Research by Texas Tech professor shows how classroom environment - FOX34 Lubbock

Research by Texas Tech professor shows how classroom environments can help children with autism

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LUBBOCK, Texas -

A recent CDC report found around 1 in 58 children are affected by ASD, or autism spectrum disorder.

This is a 15 percent increase from two years ago, according to the study.

Kristi Gaines, author of Designing for Autism Spectrum Disorders, said the autism rate for children is hard to quantify and may not capture the true scale of ASD.

"You know, you can have some children that may not be identified as having ASD because they're able to accommodate. It's a spectrum, and so spectrum means some it's going to be very obvious, and others it's not going to be as obvious. It may just look like it's a behavior problem," Gaines said.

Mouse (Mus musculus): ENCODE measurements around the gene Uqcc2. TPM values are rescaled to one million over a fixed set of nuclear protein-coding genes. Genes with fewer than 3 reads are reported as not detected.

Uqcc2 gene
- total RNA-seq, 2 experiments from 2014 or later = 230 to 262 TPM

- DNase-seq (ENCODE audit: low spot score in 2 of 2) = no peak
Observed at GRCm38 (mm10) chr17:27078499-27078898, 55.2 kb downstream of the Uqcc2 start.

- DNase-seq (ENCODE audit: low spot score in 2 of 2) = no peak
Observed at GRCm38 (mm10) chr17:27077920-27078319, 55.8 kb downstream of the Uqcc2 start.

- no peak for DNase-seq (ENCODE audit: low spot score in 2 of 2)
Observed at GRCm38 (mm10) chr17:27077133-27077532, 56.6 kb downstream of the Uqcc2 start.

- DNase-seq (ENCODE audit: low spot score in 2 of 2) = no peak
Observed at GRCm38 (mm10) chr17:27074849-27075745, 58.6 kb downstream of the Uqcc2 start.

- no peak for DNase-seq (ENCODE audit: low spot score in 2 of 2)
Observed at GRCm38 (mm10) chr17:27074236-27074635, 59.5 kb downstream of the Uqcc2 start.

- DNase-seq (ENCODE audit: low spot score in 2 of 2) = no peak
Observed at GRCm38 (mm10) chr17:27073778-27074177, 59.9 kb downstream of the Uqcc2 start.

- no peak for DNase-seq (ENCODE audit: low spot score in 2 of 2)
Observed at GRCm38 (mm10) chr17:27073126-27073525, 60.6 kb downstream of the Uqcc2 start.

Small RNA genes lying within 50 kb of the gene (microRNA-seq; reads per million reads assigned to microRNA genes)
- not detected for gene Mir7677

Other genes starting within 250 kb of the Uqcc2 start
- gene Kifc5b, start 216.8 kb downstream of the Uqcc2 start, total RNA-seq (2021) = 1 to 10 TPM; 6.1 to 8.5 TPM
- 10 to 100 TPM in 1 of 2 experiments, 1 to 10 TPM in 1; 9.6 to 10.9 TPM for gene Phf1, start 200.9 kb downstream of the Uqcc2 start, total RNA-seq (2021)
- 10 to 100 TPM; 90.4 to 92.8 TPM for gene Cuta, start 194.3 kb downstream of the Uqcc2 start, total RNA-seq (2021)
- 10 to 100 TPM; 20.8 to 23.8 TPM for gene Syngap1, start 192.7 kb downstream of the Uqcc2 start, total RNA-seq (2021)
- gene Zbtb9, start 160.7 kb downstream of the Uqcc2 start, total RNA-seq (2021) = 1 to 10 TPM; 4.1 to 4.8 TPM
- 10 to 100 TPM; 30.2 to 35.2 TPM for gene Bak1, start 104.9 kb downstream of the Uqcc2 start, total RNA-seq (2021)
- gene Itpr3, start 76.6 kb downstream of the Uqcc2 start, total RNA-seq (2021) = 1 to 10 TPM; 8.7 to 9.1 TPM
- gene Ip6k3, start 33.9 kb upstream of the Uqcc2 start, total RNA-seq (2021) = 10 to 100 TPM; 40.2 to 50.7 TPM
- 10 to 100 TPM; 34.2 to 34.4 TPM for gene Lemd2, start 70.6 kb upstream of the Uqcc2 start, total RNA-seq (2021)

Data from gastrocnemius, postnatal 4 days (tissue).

Gaines said her research shows several interior design factors in a classroom can help students with autism accommodate. 

"We want to make sure there is proper stimulation and that lighting is appropriate, that color, noise, that's a big one, space organization. All of these are things we want to pay attention to because if we know they're in an environment where they can pay attention, that they're going to learn, then they're going to have a lot better educational outcome," Gaines said.

Gaines said modifying these classrooms at an early age is critical to their long-term development. 

"Early intervention is really important, and we know that if you have early intervention and proper accommodations that the outcome is a lot better," Gaines said.

She added the goal of the book is to debunk the stereotypes attached to the autism spectrum.

"The point is to really get the information out there into the hands of the people that will use it and apply it. The design professionals, the teachers, building contractors, administrators, and people making decisions about the design. And just to be aware that a classroom environment actually does make a difference. It's not just aesthetics and trying to make things look pretty," Gaines said.

Gaines said her next project is related to research on outside learning environments and how it can further aid the classroom experience for all children.

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